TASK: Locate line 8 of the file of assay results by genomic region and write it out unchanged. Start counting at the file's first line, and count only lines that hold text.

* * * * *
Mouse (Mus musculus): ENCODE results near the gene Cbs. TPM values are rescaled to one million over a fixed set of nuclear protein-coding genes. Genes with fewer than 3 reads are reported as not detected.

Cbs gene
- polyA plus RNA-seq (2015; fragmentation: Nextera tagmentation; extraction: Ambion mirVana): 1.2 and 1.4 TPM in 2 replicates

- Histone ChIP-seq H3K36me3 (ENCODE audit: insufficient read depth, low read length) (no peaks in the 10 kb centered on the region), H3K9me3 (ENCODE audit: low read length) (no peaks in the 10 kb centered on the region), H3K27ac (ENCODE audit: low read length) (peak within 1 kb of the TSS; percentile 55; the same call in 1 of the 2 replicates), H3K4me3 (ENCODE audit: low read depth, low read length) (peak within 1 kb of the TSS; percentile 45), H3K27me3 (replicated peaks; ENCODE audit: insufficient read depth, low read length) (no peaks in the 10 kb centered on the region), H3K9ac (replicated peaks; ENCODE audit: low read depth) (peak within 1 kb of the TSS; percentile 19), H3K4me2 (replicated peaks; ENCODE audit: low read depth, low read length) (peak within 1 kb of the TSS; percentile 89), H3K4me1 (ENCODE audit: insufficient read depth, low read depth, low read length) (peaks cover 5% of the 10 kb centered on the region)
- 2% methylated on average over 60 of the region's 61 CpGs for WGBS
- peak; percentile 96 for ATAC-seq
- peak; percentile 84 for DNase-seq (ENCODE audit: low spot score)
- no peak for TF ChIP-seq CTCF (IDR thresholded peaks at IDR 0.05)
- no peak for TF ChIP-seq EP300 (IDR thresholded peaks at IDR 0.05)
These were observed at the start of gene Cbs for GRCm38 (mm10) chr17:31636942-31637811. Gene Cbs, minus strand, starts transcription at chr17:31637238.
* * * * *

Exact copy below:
- no peak for TF ChIP-seq CTCF (IDR thresholded peaks at IDR 0.05)